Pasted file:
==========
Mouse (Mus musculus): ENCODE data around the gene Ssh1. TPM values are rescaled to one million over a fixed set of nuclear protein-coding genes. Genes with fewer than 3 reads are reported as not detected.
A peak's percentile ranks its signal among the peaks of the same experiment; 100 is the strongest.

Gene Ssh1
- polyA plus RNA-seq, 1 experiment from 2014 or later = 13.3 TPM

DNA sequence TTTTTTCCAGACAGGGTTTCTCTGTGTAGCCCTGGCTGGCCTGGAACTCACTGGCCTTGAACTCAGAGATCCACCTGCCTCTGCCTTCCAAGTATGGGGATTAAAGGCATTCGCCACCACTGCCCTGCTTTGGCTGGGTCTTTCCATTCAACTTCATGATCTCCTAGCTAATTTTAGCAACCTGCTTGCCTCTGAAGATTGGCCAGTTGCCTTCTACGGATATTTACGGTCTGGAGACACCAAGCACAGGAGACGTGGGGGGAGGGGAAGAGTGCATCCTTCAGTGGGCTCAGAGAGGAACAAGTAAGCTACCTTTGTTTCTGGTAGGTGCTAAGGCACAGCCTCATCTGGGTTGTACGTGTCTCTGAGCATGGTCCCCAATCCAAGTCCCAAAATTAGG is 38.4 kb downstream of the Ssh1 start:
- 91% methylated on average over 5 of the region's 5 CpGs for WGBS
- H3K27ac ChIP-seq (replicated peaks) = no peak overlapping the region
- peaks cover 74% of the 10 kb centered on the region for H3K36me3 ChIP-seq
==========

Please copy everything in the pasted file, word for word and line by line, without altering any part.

Mouse (Mus musculus): ENCODE data around the gene Ssh1. TPM values are rescaled to one million over a fixed set of nuclear protein-coding genes. Genes with fewer than 3 reads are reported as not detected.
A peak's percentile ranks its signal among the peaks of the same experiment; 100 is the strongest.

Gene Ssh1
- polyA plus RNA-seq, 1 experiment from 2014 or later = 13.3 TPM

DNA sequence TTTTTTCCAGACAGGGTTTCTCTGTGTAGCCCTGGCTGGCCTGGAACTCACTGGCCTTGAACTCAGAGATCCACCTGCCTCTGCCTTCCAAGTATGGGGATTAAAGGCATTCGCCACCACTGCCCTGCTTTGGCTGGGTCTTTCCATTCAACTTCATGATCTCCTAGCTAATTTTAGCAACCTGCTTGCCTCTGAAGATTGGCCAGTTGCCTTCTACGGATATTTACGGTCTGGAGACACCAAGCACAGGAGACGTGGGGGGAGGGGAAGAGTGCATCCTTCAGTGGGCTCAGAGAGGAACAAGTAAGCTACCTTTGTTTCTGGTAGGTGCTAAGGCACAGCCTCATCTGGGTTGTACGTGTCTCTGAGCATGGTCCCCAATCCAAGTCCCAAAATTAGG is 38.4 kb downstream of the Ssh1 start:
- 91% methylated on average over 5 of the region's 5 CpGs for WGBS
- H3K27ac ChIP-seq (replicated peaks) = no peak overlapping the region
- peaks cover 74% of the 10 kb centered on the region for H3K36me3 ChIP-seq